Dragontail Systems raises $8.8 million to push out pizza-monitoring smart cameras for quality assurance

Dragontail systems

A 3D mock-up of Dragontail's QT system. Source: Dragontail Vimeo

Recently ASX-listed software startup Dragontail Systems has raised a further $8.8 million to up development on its new “Algo” food logistics and systems software and further roll out new quality assurance “QT” hardware, which uses machine learning and smart cameras to identify food quality issues.

Dragontail develops its Algo software for the quick service restaurant (QSR) industry, with an aim to streamline all aspects of food preparation and dispatch. The company was founded in 2013 and listed on the Australian Securities Exchange at the end of last year, raising $6 million through an initial public offering.

Now, nearly 12 months down the track, the company has completed an oversubscribed placement of additional shares to its investors in order to raise another $8.8 million, which chief executive Ido Levanon tells StartupSmart will be used primarily for scaling up the business and further refining its products, saying the most of the company’s research and development is “behind us”.

Dragontail has recently unveiled its latest offering designed to work in conjunction with Algo — a quality assurance system that uses machine learning and smart cameras to ensure customers’ food arrives exactly as ordered.

“Algo is our flagship product, which is essentially an end-to-end optimisation solution for a restaurant from kitchen to dispatch. However, since developing Algo we’ve made another system called QT,” Levanon says.

QT operates by taking pictures of prepared food as it comes out of the oven, analysing what is in the meal, and comparing it to the order made by the customer. Currently, the system is optimised for pizza products, as Dragontail has partnerships with companies such as Pizza Hut and Boston Pizza.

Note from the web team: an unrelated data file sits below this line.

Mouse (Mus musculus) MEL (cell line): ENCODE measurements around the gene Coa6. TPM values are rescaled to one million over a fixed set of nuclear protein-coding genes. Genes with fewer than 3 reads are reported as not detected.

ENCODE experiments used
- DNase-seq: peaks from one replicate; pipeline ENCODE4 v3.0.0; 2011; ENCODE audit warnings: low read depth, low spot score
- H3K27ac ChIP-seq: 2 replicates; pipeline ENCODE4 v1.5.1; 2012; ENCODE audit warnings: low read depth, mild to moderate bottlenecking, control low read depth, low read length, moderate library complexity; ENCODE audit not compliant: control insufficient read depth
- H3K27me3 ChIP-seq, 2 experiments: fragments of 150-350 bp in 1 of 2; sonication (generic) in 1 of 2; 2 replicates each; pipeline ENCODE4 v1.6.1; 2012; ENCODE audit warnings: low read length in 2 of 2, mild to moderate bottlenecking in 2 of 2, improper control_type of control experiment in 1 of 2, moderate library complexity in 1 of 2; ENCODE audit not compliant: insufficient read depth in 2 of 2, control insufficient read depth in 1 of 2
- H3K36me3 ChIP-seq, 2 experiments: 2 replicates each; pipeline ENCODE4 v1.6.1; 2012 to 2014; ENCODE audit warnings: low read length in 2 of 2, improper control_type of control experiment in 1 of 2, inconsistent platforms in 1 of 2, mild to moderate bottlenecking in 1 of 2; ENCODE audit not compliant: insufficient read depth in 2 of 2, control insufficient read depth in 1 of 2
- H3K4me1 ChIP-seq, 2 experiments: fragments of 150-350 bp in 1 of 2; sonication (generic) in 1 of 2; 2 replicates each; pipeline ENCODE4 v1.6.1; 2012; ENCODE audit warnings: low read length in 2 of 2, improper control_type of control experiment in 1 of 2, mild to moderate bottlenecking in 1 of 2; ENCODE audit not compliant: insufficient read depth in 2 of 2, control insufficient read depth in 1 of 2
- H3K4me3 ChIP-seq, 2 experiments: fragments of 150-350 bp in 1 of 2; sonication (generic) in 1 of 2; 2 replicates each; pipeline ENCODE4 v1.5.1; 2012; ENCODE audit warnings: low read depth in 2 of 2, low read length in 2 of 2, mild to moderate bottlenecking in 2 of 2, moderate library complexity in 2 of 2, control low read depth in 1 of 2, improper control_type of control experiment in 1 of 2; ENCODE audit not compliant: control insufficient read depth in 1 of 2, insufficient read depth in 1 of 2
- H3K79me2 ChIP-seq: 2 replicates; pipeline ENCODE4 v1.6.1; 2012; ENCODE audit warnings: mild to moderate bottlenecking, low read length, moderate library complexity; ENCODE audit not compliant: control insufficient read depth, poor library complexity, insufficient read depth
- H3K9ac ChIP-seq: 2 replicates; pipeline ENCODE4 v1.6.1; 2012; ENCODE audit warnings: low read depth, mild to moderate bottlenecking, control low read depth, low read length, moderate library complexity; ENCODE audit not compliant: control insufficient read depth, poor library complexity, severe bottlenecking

“If Algo helps restaurants operate more efficiently, then QT helps eliminate food quality and food preparation mistakes,” Levanon says.

Levanon says investors were very supportive of the additional raise, which was oversubscribed and ended “very quickly”. The chief executive says the team knew all along they were going to raise more than expected, given the company’s activity over the last few months.

“We knew we were going to raise more because things have been happening so much faster than we’d been expecting. We didn’t know we’d get into the Australian and Asian markets so quickly, that happened much faster than we expected,” he says.

“Now we want to take that advantage and forward momentum and scale Dragontail around the globe.”

“Further development and engagement” for both Algo and QT is what the company’s raise will be put into, says Levanon, who wants to keep introducing new features for both pieces of software. The $8.8 million raise won’t be used for promotion or marketing either, as the company’s deals with big names like Pizza Hut is its own marketing, says Levanon.

“Since our success with Pizza Hut in Canada we’re being approached by the large QSR players more than we approach them,” he says.

Scaling from an operations point of view will take some of the capital, with the company only recently establishing its Melbourne headquarters. It launched a Singapore office just three months ago.

Levanon is tight-lipped on future partnerships or capital raises, but claims “some great things” will soon come about for Dragontail to validate the company’s tech “even further”.

“We could have raised more but we decided not to, knowing that in the very near future our tech will be validated and endorsed even more by key customers,” he says.

“I feel like we’ll be in a different place as a company in the next few months, and I don’t think this is the last time we’ll raise funds.”

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